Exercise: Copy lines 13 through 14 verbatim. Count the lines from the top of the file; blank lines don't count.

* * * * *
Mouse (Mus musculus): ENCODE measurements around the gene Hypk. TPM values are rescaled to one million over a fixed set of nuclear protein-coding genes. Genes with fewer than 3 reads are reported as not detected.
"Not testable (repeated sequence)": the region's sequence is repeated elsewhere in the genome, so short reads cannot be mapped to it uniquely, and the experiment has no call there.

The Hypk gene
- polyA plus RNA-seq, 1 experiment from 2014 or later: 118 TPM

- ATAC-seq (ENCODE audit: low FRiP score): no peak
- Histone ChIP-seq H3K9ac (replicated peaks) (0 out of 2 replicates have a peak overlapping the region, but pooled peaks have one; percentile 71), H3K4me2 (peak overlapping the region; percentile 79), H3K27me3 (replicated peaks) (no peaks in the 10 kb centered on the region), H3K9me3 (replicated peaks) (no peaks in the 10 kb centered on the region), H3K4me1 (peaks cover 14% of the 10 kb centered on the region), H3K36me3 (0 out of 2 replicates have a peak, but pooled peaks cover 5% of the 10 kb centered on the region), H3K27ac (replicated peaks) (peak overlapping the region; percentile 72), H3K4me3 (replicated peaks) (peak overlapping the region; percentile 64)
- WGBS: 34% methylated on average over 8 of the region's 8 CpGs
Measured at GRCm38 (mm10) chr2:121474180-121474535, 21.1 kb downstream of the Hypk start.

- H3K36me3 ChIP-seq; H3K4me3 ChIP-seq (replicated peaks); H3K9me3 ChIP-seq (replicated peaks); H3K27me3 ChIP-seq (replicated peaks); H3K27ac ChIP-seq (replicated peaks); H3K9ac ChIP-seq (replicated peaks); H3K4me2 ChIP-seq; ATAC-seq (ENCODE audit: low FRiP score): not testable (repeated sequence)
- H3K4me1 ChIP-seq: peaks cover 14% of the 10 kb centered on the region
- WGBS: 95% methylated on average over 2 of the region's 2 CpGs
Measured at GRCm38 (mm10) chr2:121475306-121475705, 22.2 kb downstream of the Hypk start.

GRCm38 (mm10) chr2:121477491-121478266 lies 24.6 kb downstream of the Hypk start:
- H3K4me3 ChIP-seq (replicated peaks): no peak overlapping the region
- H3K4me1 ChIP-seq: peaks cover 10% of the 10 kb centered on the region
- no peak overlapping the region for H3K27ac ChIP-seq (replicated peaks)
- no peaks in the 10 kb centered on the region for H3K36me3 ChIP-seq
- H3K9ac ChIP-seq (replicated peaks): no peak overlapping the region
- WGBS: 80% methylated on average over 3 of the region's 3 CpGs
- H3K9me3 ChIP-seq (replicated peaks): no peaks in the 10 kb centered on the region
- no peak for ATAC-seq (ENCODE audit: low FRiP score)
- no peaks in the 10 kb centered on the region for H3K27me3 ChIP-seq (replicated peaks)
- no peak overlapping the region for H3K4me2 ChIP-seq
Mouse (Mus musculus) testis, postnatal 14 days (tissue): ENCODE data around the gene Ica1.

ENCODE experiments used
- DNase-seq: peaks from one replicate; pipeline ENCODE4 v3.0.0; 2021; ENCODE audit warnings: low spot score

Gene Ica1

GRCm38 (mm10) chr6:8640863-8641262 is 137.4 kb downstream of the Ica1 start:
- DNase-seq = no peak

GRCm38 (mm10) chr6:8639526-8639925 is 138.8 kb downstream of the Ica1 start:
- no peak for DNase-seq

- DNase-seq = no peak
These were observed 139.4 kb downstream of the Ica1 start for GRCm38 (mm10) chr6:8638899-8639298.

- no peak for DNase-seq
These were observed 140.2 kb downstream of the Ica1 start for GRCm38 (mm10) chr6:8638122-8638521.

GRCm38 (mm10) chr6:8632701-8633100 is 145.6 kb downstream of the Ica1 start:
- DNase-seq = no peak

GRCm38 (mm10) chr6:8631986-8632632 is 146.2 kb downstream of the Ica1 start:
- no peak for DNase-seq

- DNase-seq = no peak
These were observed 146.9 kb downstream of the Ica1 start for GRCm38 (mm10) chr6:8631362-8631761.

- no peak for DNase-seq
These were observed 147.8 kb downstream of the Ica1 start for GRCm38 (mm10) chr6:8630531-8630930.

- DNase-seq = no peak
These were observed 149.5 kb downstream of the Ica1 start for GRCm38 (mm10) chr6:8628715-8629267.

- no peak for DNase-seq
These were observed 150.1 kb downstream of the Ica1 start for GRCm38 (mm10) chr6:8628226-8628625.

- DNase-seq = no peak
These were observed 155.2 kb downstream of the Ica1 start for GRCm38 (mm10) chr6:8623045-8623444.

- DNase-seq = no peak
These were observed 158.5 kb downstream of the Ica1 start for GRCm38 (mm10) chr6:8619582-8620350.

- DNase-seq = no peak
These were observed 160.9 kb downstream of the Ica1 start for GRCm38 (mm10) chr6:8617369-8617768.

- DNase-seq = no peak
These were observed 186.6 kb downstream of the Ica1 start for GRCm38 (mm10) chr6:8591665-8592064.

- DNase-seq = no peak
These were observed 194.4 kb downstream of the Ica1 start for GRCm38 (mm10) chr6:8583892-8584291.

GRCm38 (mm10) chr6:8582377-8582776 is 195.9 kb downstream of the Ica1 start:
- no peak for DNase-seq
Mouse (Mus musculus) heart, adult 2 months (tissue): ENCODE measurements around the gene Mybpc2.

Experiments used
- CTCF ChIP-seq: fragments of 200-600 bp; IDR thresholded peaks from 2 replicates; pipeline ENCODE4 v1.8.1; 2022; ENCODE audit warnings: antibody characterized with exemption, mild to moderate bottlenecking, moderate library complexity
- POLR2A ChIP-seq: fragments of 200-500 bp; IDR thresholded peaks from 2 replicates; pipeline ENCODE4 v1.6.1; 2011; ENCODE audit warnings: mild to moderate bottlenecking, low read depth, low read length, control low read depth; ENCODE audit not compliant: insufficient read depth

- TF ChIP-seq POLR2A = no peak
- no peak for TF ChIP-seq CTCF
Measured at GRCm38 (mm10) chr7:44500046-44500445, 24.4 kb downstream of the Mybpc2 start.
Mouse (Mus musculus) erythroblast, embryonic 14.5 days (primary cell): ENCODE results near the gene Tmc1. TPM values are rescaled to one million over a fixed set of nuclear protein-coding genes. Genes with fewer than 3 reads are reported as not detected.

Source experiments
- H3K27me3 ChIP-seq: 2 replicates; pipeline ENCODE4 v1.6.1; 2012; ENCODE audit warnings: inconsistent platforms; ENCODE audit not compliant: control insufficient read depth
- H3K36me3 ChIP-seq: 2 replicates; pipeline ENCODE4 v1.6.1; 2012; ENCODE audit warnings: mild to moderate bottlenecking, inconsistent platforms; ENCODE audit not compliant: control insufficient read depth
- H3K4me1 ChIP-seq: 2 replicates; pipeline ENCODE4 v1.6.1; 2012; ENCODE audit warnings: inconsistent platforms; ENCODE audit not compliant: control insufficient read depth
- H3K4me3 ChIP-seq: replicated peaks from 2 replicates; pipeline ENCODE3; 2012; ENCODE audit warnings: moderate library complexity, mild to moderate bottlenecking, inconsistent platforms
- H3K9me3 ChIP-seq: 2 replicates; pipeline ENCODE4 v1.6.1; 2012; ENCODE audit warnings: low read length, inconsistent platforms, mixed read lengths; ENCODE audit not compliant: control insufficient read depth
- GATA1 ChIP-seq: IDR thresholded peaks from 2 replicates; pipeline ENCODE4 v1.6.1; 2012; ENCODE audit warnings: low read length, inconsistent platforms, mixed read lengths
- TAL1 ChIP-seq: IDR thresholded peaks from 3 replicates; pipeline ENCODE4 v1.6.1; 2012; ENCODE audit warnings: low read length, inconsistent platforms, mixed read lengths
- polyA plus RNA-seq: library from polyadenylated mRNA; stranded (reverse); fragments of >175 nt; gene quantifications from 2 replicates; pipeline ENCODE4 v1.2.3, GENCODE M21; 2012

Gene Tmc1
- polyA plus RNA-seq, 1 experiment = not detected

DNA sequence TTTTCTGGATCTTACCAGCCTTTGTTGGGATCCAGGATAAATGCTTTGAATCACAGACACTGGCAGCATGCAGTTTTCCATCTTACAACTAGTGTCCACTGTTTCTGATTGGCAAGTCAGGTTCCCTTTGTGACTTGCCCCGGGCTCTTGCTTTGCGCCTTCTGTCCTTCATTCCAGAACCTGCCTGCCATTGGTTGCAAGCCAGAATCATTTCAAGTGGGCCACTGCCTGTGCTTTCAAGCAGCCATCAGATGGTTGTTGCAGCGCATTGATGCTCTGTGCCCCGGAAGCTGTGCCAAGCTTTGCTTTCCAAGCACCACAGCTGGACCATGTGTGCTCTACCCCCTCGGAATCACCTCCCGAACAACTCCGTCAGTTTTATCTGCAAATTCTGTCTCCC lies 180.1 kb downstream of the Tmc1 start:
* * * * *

GRCm38 (mm10) chr2:121477491-121478266 lies 24.6 kb downstream of the Hypk start:
- H3K4me3 ChIP-seq (replicated peaks): no peak overlapping the region